-In addition—in the OP's case--If the circuits [the two heater circuits] meet the requirements for wiring receptacle and lighting loads of 120 volts.
can I tap into the ground wires of an existing kitchen circuit
Lost me here. Do you have two kitchens???



Edited to correct spelling, and add "lost me"
 

Last edited by SeaOn; 04-19-12 at 11:08 PM.
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Old 04-20-12, 11:22 AM
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Update and thanks to all for your info and help!

Upon "digging deeper" into these circuits I have discovered that one of them was run with 12/3 plus bare ground wire, romex. I hope to now use this as a shared-neutral 2 circuit path for the new kitchen circuits. I plan to dedicate one circuit each to the fridge and microwave respectively, such that there is no access to other appliances (one behind fridge, the other in a cabinet). Any caveats to this plan knowing, of course, that we need to put the two circuits on different phases at the service entrance? The other old heater circuit turns out to have been run with 14/2 plus ground romex with the white wire taped red. I hope to convert this to a new 120v dedicated lighting circuit for the kitchen since the current lighting circuit is shared with the vent hood, the gas range, small appliance countertop outlets and one adjacent bedroom outlet. BTW, the existing layout is good in some respects in that it has separate dedicated 20 amp circuits to the dishwasher and disposal as well as 3 small appliance 20 amp circuits (although, as mentioned, one of them also has all the lighting on it, including under cabinet).
 
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Old 04-20-12, 11:30 AM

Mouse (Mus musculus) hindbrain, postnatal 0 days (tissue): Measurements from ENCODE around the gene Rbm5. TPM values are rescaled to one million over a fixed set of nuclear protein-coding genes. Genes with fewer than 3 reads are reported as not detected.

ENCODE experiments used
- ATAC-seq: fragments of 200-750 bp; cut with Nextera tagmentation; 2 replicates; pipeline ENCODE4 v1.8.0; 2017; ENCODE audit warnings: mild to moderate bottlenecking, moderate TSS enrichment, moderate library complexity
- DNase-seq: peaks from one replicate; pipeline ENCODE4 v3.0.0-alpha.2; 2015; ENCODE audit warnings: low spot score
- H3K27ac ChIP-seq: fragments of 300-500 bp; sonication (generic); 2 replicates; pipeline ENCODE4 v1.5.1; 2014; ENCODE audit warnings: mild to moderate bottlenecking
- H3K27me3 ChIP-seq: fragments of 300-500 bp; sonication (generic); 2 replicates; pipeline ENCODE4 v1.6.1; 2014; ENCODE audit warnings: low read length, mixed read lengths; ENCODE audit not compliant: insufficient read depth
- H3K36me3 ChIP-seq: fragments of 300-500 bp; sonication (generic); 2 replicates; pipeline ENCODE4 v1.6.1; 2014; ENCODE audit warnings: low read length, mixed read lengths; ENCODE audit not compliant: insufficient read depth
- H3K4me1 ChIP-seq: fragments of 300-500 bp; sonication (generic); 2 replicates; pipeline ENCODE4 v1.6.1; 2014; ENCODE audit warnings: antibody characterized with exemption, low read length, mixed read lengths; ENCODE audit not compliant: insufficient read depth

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BTW, the existing layout is good in some respects in that it has separate dedicated 20 amp circuits to the dishwasher and disposal as well as 3 small appliance 20 amp circuits (although, as mentioned, one of them also has all the lighting on it, including under cabinet).
Sounds good. Since the existing small appliance circuits are all dedicated, GFCI should work nicely - once you get that other stuff off one of the circuits.

Upon "digging deeper" into these circuits I have discovered that one of them was run with 12/3 plus bare ground wire, romex... The other old heater circuit turns out to have been run with 14/2 plus ground romex with the white wire taped red.
I was wondering if something like that might be the case, and almost asked. 12/2 cable with two hot colors and no neutral exists, but it is a very rare, special order product.
 
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Old 04-20-12, 12:43 PM
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12/2 cable with two hot colors and no neutral exists, but it is a very rare, special order product.
Note for Canadian members: From what has been posted here in the past it is required in Canada on 240v circuits and is common.